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The Boys From Brazil ReviewSign In. Brazil Hide Spoilers. And it is kind of hard to put the label of any one particular genre on the film; it's generally referred to as "dystopian science fiction" which certainly isn't wrongbut it's also a satire, a drama, a black comedy and perhaps even a fantasy film. Like many other dystopian sci-fi films e. FahrenheitEquilibrium, The Hunger GamesBrazil depicts a totalitarian society, but that's about as far as the similarities with other films go. The whole design of Brazil's crazy world is unlike anything I've ever seen in other movies with the exception perhaps of those made by the same filmmaker. Where films with similar themes typically go for a futuristic look that is defined by all the technological advancements the writers and filmmakers can dream of, Terry Gilliam chooses the complete opposite direction. In his film, technology seems to have made no progress since somewhere around the forties or fifties, and what technology there is doesn't exactly look very reliable. And unlike other dystopian films, it's not primarily the bleak aspects of a totalitarian society Gilliam wants to explore; in his film, he wants to show how hilariously insane, inept and ridiculous many of the mechanisms and instruments of oppression truly are. In that sense, Brazil is mainly a satire at least that's how I perceive itand it is often either darkly funny or downright hilarious. There is simply not a dull moment in the film: it's a wild ride that never lets up and almost every image on the screen practically bursts with clever often hilarious details; from the way food is served in restaurants to how the benefits of plastic surgery are presented, Gilliam's imagination can only be marveled at. His vision of a bureaucracy gone mad is probably the most entertaining nightmare ever put on film I'm talking about the director's cut, of course. A masterpiece that gets even better after repeat viewings: 10 stars out of Was this review helpful? Sign in to vote. An extraordinary movie, original, funny and frightening. Terry Gilliam's masterpiece. Infofreak 6 April I really can't tell you how much my first viewing of this movie knocked me out. Nearly twenty years ago, before Terry Gilliam's reputation is what it is today, seeing this in a cinema without knowing ANYTHING about it, it was one of the most unforgettable movie experiences of my life! Still is. I was a Python fan since childhood and well aware of Gilliam's animation work, but nothing could prepare you for just how bizarre, funny, scary and disturbing 'Brazil' is. It's still one of the most original and inventive science fiction movies ever made, with a surreal, retro future quite unlike anything seen on a movie screen before or since. Gilliam mixes Python's anarchic, intellectual humour with Orwell, Kafka and Theatre Of The Absurd elements and comes up with something really special. John Sladek kinda sorta wrote some stories in a similar territory before this, and Dean Motter has written some comics since, but 'Brazil' is really in a world of its own! Jonathan Pryce was fairly obscure at the time and an odd choice to play the leading role, but is perfectly cast, and it's hard to think of an actor who would have been as convincing and sympathetic. This is still an utterly brilliant movie, one of the very best of the last twenty-five years. I can't recommend this movie highly enough, it is a masterpiece pure and simple. JackLint 18 October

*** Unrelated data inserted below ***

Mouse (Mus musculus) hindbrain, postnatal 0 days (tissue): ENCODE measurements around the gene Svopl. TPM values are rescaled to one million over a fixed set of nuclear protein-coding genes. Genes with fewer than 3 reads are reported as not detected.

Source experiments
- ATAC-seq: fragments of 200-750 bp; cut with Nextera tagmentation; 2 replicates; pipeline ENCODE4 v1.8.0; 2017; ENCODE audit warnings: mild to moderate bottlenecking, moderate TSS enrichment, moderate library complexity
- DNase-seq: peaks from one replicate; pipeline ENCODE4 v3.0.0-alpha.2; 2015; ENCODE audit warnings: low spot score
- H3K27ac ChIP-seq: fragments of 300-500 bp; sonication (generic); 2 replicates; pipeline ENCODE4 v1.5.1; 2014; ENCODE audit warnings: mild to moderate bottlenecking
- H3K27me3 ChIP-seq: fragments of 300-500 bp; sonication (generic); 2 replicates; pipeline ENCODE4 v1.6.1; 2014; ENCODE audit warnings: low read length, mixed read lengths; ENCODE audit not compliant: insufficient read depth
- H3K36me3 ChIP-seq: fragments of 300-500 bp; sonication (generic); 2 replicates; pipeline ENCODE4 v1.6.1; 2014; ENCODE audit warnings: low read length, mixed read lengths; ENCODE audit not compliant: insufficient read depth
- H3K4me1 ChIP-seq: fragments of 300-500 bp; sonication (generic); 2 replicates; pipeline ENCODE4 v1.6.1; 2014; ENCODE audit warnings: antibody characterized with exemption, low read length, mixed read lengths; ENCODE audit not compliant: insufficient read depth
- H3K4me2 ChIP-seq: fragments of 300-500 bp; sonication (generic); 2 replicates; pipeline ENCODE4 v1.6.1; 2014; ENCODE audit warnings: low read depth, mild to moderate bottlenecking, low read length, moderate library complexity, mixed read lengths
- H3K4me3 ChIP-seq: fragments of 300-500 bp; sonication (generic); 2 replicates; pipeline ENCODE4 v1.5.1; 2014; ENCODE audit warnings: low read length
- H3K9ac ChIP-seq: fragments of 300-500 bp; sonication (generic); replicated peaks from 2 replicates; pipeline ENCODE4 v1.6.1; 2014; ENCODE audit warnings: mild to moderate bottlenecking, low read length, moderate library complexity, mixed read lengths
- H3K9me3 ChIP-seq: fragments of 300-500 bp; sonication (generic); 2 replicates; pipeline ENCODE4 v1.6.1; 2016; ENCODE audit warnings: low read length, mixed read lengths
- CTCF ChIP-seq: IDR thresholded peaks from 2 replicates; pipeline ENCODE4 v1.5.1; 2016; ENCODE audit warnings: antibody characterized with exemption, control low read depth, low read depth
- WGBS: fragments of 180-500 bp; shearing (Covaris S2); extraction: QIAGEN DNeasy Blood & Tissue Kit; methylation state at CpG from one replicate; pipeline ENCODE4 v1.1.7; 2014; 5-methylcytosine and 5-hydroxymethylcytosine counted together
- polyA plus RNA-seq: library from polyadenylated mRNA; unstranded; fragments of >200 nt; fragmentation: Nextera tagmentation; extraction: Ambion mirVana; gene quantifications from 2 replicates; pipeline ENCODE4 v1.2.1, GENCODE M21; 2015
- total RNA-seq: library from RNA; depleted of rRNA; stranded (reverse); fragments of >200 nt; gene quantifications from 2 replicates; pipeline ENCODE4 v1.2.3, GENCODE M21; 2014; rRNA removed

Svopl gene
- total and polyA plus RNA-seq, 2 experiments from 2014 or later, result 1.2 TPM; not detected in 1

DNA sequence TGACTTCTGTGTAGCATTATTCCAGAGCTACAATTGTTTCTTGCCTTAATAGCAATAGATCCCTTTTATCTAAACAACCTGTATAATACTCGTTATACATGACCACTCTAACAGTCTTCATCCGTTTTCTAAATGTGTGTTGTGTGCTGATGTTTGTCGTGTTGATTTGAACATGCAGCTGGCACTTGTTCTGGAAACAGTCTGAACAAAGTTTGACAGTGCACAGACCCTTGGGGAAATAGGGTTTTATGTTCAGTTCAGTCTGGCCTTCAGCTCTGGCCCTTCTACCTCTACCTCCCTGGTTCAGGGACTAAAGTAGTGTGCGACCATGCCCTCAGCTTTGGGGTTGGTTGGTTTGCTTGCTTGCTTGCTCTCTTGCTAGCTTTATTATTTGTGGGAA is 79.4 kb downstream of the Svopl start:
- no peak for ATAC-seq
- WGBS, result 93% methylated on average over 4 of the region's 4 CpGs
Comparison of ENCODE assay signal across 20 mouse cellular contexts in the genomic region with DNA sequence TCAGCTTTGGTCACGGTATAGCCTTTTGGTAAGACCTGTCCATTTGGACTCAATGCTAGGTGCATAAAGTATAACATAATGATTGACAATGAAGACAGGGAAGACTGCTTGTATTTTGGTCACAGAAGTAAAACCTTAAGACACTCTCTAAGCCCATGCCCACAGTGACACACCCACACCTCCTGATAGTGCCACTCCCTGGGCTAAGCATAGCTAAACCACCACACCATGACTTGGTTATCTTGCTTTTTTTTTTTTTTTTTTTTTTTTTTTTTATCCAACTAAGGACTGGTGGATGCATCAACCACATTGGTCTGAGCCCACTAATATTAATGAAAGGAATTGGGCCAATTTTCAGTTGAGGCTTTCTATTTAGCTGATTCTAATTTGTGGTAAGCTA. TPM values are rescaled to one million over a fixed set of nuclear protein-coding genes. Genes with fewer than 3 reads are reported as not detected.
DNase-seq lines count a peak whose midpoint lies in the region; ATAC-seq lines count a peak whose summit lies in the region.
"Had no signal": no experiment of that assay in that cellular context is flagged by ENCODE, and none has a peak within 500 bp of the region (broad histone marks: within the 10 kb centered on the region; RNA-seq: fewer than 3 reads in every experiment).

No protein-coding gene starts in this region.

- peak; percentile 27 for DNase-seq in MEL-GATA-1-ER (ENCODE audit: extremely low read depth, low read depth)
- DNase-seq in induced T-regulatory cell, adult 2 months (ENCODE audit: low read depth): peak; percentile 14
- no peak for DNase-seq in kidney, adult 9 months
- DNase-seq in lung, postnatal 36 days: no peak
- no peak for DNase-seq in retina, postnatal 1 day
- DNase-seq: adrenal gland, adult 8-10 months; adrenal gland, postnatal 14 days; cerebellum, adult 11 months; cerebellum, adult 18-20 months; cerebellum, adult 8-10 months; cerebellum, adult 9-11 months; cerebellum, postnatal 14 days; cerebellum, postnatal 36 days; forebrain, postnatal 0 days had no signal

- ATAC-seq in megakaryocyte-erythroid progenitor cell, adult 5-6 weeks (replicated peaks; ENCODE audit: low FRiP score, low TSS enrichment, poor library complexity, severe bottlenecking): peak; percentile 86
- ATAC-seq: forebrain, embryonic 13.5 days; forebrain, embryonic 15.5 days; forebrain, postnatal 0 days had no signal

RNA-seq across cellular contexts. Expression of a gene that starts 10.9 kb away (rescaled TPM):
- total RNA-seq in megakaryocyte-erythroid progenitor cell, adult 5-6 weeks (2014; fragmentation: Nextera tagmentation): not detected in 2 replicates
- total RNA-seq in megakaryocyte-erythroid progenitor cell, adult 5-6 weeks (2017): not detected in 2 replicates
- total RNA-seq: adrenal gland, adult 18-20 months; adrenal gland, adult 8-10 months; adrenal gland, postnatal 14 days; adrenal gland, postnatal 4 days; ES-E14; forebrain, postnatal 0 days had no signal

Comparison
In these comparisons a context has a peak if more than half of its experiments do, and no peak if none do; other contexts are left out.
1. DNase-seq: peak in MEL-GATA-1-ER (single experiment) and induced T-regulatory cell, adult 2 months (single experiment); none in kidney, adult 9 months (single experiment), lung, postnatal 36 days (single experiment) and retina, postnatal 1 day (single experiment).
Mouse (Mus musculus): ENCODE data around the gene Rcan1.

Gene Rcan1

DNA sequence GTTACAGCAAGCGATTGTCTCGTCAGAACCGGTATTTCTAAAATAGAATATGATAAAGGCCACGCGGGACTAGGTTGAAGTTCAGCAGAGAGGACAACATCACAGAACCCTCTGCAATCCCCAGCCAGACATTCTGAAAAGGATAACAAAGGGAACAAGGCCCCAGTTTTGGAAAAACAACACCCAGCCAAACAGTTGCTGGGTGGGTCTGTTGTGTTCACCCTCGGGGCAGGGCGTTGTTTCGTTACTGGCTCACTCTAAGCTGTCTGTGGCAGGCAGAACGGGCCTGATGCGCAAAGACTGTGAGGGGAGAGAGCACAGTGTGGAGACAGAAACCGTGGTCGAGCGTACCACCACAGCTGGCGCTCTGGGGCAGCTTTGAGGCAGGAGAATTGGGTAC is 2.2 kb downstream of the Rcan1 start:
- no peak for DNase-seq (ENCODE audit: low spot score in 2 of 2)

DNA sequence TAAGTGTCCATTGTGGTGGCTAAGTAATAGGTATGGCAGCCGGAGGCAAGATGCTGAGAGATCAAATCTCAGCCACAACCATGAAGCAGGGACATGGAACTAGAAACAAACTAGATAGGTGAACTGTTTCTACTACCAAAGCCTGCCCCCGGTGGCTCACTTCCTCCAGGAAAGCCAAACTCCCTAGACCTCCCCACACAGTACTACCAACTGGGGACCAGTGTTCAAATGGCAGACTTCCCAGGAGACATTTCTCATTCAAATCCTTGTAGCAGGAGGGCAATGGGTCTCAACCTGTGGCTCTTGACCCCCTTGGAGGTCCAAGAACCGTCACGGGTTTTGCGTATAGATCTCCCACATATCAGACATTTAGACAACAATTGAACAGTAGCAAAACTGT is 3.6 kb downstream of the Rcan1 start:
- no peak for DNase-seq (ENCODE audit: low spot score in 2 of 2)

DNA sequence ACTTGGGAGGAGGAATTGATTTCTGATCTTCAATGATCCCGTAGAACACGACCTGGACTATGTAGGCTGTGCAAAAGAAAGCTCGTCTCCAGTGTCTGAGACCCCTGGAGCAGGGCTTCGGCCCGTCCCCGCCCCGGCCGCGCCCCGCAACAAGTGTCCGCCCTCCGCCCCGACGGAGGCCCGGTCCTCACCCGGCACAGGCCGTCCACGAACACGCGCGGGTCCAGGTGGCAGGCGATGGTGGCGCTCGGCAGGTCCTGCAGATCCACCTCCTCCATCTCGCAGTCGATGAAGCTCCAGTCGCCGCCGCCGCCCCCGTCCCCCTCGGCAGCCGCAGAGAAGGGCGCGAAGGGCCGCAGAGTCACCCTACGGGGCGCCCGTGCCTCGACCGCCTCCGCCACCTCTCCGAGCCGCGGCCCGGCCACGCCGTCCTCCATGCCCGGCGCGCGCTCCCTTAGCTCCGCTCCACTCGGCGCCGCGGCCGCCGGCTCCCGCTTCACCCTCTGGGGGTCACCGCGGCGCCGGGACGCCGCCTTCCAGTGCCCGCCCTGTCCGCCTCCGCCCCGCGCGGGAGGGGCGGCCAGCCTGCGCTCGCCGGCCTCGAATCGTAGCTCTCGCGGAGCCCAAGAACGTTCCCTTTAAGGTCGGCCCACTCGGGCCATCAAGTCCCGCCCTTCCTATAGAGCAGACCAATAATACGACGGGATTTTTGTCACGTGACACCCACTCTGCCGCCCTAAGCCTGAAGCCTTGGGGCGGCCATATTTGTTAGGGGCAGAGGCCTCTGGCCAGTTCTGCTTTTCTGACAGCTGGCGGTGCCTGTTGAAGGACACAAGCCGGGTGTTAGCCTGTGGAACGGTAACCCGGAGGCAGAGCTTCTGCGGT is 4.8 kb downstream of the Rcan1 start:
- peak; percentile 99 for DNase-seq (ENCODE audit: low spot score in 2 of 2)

Film Review: ‘Bacurau’
More so than the other two films, the dreams of Sam Lowry Jonathan Pryce are highly literal he soars on wings in the sky but is dragged down by work, his mother, etc and are integral to his survival and sanity. Gilliam famously had a rough time getting it into cinemas: the film was recut for a more conventional happy ending than the bleakly ambiguous one the story originally intended — and demanded — causing Gilliam to take out a full-page ad in Variety with an open letter to studio chairman Sid Sheinberg. It's the story of the small man up against a huge, faceless bureaucracy, in a style future awash in stifling rules and regulations. But the rules don't work, the technology is prone to breaking — causing explosions blamed on "terrorists", a tag also applied to those who bend or break the rules, such the freelance plumber played by Robert de Niro. Beautifully staged, in many now demolished buildings that formed Britain's industrial landscape, Brazil is Monty Python meets George Orwell and it's as clever, witty and subversive as that sounds. Topics Science fiction and fantasy films The 25 best sci-fi and fantasy films of all time. Terry Gilliam Robert De Niro features. Reuse this content. Most popular.
The Nightmare of Terry Gilliam’s Brazil 30 Years Later